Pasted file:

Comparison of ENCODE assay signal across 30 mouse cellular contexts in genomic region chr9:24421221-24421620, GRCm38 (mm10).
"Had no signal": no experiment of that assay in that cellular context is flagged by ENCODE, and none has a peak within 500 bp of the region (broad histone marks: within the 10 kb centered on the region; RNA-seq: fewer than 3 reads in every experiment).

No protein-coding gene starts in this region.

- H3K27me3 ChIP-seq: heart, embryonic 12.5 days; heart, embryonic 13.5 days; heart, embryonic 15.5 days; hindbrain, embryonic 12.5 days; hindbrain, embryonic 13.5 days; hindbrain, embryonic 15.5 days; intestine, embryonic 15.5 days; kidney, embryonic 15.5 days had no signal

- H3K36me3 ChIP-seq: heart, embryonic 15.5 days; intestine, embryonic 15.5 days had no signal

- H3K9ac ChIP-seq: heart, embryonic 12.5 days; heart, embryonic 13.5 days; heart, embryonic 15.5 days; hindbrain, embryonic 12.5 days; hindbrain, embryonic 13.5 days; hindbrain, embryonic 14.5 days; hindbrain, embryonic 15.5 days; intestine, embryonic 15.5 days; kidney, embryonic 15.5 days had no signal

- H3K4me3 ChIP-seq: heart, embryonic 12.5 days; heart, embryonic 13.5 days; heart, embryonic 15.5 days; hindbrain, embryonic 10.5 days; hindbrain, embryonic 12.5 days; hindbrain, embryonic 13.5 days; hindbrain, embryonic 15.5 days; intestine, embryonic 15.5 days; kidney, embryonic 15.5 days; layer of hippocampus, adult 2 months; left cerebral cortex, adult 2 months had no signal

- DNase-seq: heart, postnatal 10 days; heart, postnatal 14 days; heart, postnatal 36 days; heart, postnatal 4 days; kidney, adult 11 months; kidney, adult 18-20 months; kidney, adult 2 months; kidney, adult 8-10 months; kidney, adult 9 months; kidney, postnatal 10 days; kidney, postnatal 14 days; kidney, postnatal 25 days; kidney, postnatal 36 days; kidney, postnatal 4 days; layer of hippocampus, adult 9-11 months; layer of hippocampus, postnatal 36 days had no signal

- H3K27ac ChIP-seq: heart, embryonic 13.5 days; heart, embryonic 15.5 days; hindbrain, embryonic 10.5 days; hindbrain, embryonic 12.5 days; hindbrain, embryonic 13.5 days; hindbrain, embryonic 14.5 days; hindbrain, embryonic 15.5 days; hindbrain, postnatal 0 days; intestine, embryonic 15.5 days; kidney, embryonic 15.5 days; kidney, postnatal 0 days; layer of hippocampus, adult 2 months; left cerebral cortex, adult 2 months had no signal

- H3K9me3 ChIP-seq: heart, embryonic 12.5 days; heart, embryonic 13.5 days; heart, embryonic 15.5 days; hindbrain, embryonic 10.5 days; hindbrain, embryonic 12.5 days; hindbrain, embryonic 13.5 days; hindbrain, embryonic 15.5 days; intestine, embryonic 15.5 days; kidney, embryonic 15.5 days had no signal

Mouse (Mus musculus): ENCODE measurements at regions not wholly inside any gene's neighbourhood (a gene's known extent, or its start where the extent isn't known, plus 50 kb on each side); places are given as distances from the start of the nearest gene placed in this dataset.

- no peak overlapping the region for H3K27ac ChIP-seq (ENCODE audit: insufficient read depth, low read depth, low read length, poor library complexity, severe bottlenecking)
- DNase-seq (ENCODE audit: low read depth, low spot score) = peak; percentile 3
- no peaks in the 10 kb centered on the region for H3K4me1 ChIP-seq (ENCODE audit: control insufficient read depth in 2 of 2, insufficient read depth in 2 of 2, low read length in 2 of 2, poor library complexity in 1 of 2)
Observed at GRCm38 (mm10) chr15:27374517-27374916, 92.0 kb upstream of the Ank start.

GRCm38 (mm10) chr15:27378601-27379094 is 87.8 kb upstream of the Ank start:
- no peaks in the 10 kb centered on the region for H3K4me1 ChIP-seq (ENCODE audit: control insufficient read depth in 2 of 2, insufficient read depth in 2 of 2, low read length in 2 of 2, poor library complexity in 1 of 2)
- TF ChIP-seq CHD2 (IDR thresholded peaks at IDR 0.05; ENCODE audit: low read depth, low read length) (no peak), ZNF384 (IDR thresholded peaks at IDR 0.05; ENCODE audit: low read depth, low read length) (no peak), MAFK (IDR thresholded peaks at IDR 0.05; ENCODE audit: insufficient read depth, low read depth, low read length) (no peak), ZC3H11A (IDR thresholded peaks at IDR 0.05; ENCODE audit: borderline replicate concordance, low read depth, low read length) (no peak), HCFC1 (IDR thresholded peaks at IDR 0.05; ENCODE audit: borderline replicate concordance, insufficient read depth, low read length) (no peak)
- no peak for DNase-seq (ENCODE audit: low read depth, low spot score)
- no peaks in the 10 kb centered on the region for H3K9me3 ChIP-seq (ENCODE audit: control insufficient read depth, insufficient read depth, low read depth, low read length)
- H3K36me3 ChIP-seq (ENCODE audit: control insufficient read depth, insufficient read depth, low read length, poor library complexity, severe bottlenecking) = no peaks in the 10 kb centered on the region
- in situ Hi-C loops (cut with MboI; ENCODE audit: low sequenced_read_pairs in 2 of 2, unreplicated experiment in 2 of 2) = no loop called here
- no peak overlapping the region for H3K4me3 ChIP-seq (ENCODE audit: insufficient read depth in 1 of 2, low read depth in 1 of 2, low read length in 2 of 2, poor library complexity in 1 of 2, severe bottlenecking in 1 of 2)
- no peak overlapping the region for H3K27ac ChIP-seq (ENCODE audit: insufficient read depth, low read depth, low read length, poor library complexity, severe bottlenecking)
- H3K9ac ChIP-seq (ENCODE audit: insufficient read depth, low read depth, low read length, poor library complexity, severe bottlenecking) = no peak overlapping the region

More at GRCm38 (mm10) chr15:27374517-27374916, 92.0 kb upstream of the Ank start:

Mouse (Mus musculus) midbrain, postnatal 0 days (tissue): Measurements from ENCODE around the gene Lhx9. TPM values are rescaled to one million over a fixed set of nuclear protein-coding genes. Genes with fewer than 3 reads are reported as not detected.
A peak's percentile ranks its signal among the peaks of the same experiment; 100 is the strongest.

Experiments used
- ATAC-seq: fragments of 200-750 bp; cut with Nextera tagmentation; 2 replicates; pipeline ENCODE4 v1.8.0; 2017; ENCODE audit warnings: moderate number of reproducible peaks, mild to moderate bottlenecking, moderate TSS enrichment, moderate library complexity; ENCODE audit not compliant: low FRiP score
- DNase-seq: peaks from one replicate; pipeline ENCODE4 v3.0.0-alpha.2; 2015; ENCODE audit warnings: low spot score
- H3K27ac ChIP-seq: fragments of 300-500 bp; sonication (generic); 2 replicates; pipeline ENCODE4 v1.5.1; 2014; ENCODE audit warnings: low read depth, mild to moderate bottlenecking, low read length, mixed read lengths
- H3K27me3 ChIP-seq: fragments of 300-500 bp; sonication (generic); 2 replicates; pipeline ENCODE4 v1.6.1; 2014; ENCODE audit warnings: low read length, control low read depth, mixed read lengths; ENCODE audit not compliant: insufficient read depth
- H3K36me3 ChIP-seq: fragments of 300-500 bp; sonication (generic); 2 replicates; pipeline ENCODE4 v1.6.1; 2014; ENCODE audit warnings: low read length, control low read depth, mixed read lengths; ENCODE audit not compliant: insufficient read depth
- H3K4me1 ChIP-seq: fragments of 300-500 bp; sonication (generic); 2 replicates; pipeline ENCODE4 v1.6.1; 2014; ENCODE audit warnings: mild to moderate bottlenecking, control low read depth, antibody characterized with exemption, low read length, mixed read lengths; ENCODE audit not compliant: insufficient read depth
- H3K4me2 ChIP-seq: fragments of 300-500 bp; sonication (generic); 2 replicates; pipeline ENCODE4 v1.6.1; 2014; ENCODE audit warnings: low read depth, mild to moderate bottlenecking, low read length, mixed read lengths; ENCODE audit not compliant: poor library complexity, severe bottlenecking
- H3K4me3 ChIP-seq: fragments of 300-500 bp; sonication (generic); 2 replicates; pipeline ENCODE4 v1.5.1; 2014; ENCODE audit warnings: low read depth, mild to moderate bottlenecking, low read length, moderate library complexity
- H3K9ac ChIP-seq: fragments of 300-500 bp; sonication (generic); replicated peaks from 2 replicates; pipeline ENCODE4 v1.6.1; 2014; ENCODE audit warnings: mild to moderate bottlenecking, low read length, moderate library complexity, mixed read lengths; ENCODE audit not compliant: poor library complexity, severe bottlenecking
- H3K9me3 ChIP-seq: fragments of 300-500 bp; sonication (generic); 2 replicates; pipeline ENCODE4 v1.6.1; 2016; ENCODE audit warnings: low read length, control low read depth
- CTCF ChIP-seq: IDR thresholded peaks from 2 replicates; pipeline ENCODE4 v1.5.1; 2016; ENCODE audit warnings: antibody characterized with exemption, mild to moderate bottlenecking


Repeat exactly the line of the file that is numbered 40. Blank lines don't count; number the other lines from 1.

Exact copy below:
- CTCF ChIP-seq: IDR thresholded peaks from 2 replicates; pipeline ENCODE4 v1.5.1; 2016; ENCODE audit warnings: antibody characterized with exemption, mild to moderate bottlenecking